by Doug Short
The New York Stock Exchange publishes end-of-month data for margin debt on the NYXdata website, where we can also find historical data back to 1959. Let’s examine the numbers and study the relationship between margin debt and the market, using the S&P 500 as the surrogate for the latter.
The first chart shows the two series in real terms — adjusted for inflation to the current dollar using the Consumer Price Index as the deflator. I picked 1995 as an arbitrary start date. We were well into the Boomer Bull Market that began in 1982 and approaching the start of the Tech Bubble that shaped investor sentiment during the second half of the decade. The astonishing surge in leverage in late 1999 peaked in March 2000, the same month that the S&P 500 hit its real all-time high. A similar surge began in 2006, peaking in July, 2007, three months before the market peak.
The next chart shows the percentage growth of the two data series from the same 1995 starting date, again based on real (inflation-adjusted) data. Margin debt grew at a rate comparable to the market from 1995 to late summer of 2000 before soaring into the stratosphere. The two synchronized in their rate of contraction in early 2001. But with recovery after the Tech Crash, margin debt gradually returned to a growth rate closer to its former self in the second half of the 1990s rather than the more restrained real growth of the S&P 500. But by September of 2006, margin again went ballistic. It finally peaked in the summer of 2007, about three months before the market.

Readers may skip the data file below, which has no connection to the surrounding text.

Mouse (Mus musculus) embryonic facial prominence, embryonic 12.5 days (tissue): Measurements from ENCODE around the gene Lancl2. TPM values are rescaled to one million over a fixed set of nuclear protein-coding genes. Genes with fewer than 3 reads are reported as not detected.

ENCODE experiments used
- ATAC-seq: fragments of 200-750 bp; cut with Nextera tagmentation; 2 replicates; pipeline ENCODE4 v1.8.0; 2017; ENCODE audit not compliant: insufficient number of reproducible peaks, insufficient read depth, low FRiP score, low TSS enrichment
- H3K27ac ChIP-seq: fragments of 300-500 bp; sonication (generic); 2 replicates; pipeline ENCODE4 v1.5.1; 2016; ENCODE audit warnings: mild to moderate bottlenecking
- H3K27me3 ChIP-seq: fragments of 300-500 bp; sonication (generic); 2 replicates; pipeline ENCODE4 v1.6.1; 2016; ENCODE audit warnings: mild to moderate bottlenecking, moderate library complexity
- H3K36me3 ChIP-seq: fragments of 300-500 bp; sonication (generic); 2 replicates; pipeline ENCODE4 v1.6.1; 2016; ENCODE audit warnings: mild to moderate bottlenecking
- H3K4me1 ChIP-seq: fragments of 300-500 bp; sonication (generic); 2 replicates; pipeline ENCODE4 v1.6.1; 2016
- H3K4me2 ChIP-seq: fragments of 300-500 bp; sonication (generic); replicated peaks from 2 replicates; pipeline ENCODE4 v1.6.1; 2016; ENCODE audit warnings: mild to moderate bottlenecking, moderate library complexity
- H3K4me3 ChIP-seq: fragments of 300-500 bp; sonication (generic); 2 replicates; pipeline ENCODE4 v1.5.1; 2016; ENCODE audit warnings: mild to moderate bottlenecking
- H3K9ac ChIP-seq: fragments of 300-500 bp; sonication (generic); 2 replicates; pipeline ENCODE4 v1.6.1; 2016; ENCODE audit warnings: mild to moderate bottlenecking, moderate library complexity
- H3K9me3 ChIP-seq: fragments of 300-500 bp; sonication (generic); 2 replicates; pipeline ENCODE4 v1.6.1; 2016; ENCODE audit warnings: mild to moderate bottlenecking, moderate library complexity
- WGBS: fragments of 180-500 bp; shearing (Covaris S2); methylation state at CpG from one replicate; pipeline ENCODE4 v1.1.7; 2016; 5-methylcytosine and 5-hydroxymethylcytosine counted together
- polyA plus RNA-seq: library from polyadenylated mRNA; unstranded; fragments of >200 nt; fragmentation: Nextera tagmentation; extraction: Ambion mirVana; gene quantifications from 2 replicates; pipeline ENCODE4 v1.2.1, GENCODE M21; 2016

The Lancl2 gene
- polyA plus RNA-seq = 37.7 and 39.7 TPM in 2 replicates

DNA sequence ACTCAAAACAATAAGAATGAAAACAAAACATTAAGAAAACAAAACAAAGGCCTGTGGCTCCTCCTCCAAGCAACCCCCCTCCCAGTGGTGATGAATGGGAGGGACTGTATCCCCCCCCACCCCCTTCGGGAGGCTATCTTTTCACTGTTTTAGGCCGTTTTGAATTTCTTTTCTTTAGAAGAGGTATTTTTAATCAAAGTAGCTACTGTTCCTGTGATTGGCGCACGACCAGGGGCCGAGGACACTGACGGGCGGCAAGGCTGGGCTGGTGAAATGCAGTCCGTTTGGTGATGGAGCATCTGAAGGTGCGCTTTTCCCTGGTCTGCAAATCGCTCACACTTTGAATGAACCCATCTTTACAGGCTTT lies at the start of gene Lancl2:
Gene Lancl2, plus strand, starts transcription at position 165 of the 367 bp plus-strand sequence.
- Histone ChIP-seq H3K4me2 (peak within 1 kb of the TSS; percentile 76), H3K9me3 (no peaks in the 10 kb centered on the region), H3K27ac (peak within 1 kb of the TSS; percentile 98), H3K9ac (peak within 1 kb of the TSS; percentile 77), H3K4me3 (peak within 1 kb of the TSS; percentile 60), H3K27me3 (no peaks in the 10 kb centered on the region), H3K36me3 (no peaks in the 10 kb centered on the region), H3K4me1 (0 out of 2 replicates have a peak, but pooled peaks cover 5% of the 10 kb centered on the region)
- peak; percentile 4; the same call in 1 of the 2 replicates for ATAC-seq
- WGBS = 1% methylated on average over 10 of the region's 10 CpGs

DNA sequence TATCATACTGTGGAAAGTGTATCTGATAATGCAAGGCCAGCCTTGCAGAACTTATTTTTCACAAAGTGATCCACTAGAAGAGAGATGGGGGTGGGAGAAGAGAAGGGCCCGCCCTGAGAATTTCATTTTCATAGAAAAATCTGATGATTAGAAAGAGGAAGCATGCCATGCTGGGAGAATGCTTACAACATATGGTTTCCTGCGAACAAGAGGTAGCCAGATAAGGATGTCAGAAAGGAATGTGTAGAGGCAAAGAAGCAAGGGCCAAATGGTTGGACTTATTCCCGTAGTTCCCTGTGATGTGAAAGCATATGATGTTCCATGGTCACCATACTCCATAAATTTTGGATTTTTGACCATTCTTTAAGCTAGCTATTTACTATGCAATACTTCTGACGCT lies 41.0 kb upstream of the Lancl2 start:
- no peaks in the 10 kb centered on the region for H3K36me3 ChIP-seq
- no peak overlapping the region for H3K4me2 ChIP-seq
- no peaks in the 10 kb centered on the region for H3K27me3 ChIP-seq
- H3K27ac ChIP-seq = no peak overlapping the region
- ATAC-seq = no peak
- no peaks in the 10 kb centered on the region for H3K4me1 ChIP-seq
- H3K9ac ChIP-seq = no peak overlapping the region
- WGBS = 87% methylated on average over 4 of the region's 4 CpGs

After the market low of 2009, margin debt again went on a tear until the contraction in late spring of 2010. The summer doldrums promptly ended when Chairman Bernanke hinted of more quantitative easing in his August 27th Jackson Hole speech. The appetite for margin instantly returned.
Unfortunately, the NYSE margin debt data is a few weeks old when it is published. In nominal terms, margin debt at the end of April, the latest available data, was at a level comparable to February 2008, just weeks before the Fed arranged the Bear Stearns buyout by JP Morgan Chase. The May margin numbers will almost certainly reflect the recent market correction. What remains to be seen is whether a continuation of the correction will occasion a feedback loop — an increase in margin calls that would, in turn, trigger more selling.
Doug Short is the founder of dshort.com, now more than five years old, which specializes in detailed graphical analysis of markets and economic factors. He has a Ph.D. from Duke, has been a full professor at North Carolina State University and has held positions with IBM and GlaxoSmithKline . Stay in touch:
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